Kristofer Granger, 33, was apprehensive about leaving TT to go to Sweden where the covid19 death rate was high, but he wanted to return to his wife.
He was married in January in Sweden but had to return to TT while his residency was being approved. The approval came in June. Therefore, he was in TT from the end of January to July when he got an exemption to leave and a flight out of the country.
Granger recalled, in December Swedish people were afraid of covid19 and wore masks. He returned to Sweden wearing a mask, but when he stepped out of the airport everything was different.
“In Trinidad we recognise the value of wearing a mask in stopping the spread of the virus. We also saw a very quiet, calm society with the lockdown. It was eerie and frightening and it felt like the end of the world. And every single day we would get an update from the Ministry of Health and the media telling us the numbers of active cases and deaths are growing. It was very, very scary.
“When I got to Sweden it was a completely different story. No one is wearing masks outside of the airport. I might have counted six people wearing them out of the hundreds of people I walked past in the malls and on the streets.”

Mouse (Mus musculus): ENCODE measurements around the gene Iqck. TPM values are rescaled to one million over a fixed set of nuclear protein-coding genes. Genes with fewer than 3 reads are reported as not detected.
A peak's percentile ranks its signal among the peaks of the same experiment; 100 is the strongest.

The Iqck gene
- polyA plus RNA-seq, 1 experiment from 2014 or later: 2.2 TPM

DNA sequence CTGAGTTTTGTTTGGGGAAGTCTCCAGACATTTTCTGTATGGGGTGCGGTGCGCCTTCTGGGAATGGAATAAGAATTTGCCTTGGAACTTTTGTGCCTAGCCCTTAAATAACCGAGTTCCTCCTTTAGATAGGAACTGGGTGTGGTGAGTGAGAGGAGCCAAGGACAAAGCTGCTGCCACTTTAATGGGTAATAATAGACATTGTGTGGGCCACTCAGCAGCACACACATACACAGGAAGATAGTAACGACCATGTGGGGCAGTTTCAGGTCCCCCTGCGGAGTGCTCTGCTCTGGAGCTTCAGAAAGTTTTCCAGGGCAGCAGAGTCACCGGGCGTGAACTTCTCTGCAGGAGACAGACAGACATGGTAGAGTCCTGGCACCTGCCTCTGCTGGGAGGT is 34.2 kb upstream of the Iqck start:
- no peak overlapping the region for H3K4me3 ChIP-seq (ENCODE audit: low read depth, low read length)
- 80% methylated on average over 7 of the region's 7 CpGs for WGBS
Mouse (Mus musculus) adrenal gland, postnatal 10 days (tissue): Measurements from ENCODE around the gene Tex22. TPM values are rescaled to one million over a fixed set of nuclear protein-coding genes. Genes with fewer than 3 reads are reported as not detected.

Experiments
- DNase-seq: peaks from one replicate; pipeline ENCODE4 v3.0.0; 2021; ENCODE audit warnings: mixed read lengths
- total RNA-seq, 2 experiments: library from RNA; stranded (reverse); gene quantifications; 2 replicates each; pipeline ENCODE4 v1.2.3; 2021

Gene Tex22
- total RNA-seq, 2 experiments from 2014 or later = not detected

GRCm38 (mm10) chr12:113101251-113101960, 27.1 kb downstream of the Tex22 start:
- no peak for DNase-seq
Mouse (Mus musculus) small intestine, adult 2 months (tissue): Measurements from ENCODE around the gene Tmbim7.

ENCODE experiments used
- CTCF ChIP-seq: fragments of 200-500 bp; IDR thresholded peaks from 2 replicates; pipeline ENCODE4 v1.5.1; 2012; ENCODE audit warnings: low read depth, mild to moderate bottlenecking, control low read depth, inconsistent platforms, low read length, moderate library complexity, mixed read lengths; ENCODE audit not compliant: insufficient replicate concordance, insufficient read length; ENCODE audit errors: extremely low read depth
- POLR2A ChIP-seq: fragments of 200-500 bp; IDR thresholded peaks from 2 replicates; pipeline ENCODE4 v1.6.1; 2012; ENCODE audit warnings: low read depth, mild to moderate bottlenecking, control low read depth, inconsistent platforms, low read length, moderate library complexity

In March and April, Sweden had one of the highest per capita covid19 death rates in Europe with over 5,500 deaths from its population of about ten million.
People described Sweden’s covid19 strategy as “radical” as the authorities did not call for a lockdown. Instead, the strategy includes numerous signs encouraging physical distancing, table-only service at bars and restaurants, restrictions on visiting homes for the elderly, and a 50-people limit on gatherings.
Number of cases, deaths decreased significantly
Over the past two months, the numbers of covid19 cases and deaths have fallen significantly from a peak of about 100 deaths a day, to single digit numbers.
When Granger returned to Sweden from Trinidad, he was extremely cautious for the first few weeks. He refused to dine out and he started cooking regularly. He said he still cooks more than he ever did because he is not comfortable with people without masks handling his food.
He wore a mask for about a day but believed doing so would only be effective if everyone wore them, which no one did, so he stopped and began to trust the Swedes’ strategy.